There’s plenty of info on this website about why Aristea should not be in your garden:
The following is a link to the Shoalhaven Council's website where info and pictures can be obtained about most of these environmental weeds:
A very helpful free publication called Grow-Me-Instead is also available at Linda's for Hair at the Bawley Shopping Centre.
Bushcare - how is it different from Landcare?
In the end the big picture interest is the same, that is, rescuing and promoting native vegetation to help preserve biodiversity in our local area. The main difference is organisational, that is, land ownership and how environmental rehabilitation is achieved and managed.
Bushcare is supported and funded, by way of some equipment, training, insurance cover and advisory staff by Shoalhaven City Council with the work carried out by local volunteers on Council managed land only. Most work is manual, for example hand-pulling or using simple tools in an effort to remove environmental weeds which are mostly different from agricultural weeds. With Shoalhaven City Council's support, Bushcare groups can apply for and do score funding grants to tackle big issues, as did Bawley Point Bushcare in 2008-9, (see above article on Mother of Millions) .
Landcare is a movement begun some years back by a group of farmers to support each other with environmental works, new approaches to land management (especially with agricultural weeds), creek line fencing and revegetation on their own properties, i.e. private land.
As it happens, many Bawley Point Bushcare members are also volunteers for Milton Rural Landcare, which runs a Nursery near the Council compound in Ulladulla. Plants are propagated there to supply to farmers for revegetation work on private properties. They also work with National Parks & Wildlife Service Rangers growing tubestock from seed for National Park projects. When carrying out Landcare work volunteers are not using council provided materials. Landcare groups often qualify for grant funding various kinds to support these initiatives and projects.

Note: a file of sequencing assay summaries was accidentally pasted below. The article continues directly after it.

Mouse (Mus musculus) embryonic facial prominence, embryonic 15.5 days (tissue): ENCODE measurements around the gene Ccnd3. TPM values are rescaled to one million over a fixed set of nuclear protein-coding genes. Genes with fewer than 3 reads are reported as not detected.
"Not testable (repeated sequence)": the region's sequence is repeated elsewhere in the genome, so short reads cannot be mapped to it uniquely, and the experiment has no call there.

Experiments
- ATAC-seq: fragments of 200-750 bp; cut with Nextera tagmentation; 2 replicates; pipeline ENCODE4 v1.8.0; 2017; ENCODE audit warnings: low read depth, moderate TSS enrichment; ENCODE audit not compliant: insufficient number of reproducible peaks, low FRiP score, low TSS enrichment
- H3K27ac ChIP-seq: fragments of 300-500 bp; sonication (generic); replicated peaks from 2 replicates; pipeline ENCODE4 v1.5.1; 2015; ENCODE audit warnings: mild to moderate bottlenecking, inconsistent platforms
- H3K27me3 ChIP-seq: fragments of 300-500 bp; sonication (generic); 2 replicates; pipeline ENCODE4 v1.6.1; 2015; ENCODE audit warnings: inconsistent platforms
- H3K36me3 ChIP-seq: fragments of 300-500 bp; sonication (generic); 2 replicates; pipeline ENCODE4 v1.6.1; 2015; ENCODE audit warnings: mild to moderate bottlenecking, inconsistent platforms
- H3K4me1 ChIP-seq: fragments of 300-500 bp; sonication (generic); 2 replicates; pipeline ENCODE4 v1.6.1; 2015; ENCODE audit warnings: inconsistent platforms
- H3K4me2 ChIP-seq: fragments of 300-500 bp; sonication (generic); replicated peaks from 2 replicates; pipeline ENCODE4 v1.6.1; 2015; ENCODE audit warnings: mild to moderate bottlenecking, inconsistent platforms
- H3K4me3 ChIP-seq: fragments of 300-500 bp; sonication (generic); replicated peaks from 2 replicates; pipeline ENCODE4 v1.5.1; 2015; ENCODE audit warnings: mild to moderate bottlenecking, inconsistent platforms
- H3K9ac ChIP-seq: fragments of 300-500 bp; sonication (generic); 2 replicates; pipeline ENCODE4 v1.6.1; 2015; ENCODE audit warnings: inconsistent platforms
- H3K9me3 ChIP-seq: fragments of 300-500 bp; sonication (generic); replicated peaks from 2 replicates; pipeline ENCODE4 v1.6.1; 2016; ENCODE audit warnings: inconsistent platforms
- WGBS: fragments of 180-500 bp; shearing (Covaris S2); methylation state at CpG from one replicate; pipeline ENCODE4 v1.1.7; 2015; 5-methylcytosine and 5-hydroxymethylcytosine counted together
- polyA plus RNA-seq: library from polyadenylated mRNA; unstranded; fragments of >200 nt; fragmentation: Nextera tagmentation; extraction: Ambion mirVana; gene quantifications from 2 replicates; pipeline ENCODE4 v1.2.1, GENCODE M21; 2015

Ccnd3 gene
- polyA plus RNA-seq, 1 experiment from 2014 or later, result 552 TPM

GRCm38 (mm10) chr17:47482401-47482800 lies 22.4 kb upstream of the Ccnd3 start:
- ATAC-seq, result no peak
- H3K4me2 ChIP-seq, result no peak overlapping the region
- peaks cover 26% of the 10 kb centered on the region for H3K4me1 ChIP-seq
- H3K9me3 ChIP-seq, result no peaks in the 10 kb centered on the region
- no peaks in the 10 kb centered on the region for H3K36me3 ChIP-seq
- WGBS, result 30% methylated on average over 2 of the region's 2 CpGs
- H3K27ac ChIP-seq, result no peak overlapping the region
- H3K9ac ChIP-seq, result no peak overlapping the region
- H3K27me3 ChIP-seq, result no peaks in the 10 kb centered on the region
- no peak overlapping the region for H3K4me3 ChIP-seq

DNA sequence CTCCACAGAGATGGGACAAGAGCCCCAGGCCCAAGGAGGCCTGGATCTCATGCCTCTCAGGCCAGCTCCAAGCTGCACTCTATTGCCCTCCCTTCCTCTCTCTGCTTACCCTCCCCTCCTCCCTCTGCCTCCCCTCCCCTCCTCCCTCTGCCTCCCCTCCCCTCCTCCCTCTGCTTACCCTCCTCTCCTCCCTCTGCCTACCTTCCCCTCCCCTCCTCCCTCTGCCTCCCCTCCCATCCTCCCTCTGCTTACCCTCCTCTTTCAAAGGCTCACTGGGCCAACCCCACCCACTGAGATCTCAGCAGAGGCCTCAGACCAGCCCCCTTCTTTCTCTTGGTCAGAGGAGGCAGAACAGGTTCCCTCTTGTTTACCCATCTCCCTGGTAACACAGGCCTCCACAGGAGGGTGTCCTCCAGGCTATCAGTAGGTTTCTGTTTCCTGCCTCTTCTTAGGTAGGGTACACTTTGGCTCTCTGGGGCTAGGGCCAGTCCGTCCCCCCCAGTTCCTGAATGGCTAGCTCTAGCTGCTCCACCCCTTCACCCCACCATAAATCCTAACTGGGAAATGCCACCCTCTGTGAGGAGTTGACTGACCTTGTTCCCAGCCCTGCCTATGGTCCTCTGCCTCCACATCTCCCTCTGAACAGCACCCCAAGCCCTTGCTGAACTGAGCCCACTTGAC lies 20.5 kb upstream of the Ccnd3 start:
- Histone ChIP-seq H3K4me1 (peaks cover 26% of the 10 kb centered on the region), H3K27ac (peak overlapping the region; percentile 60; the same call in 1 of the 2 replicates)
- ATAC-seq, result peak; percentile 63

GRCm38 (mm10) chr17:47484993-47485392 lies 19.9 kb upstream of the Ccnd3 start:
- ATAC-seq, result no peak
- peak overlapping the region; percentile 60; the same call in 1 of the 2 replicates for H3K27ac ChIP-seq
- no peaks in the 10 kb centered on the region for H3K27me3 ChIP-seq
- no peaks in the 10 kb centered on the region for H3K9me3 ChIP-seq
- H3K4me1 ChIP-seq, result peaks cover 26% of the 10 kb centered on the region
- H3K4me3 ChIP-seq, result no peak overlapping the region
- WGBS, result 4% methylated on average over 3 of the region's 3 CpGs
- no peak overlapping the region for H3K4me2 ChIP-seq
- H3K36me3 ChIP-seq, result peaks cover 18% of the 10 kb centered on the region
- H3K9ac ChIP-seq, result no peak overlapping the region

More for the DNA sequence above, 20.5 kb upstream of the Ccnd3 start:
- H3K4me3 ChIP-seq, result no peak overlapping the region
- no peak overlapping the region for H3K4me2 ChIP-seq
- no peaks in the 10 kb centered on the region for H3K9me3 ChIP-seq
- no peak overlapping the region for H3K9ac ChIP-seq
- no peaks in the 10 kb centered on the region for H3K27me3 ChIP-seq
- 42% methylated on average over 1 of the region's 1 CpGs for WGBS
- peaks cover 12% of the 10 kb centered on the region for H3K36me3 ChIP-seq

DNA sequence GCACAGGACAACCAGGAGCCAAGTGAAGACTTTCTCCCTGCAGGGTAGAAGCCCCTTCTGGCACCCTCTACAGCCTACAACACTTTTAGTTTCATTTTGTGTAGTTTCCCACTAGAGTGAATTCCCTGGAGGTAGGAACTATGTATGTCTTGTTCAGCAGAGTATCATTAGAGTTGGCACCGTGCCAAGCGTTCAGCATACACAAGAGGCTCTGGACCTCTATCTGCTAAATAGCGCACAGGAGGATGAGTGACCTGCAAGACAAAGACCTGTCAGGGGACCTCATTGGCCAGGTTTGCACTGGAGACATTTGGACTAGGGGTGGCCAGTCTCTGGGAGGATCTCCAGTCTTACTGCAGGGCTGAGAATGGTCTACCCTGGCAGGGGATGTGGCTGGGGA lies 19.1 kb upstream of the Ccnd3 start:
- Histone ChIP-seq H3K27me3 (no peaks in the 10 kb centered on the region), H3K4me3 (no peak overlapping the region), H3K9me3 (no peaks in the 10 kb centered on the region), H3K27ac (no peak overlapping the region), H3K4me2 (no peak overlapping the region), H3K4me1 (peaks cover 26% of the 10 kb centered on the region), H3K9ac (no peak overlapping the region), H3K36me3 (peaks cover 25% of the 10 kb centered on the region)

Bushcare notice regarding stormwater drain in Malibu Drive
Bushcare pile burn at Shearwater Crescent
Bawley Point Bushcare wishes to advise that we will be conducting a PILE BURN in the Willinga Reserve opposite the houses in Shearwater Crescent – just up the hill from the new Bawley Point sign. Weather permitting; this will take place on Friday morning shortly after 8am, 16th August 2013. Lloyd Tutton and the Bawley Point RFS will be supervising the burn and will have their fire truck on hand. If the weather does not allow for a burn on the 16th we will try for another morning later in the week. The material in the burn consists of invasive woody weeds including trees that have been cut down recently in that reserve by the local Bushcare group. No other material may be added.
There are a number of exotic species invading this bush reserve - largely due to green waste dumping practices. This bushland is a native reserve and habitat to many of our favourite native birds and animals. It is vulnerable to invasions of exotic species from neighbouring gardens. It is also a margin to the Meroo National Park. Please refrain from dumping of garden waste into native bushland. There are huge future costs in allowing exotic species of plants and animals to run riot in Australia.
Informative websites are:
For further information please ring Sybille Davidson 02 4457 2669.
Award for Bawley Point Kioloa Bushcarers
Bawley Point Kioloa Bushcarers have recieved an award recognising their Natural Resource Management achievements.
Environmental volunteers working in farmland and native bushland management were recognised by the Southern Rivers Catchment Management Authority (SRCMA) at a celebratory evening and dinner held at Mollymook Bowling Club on Friday evening 1st June 2012.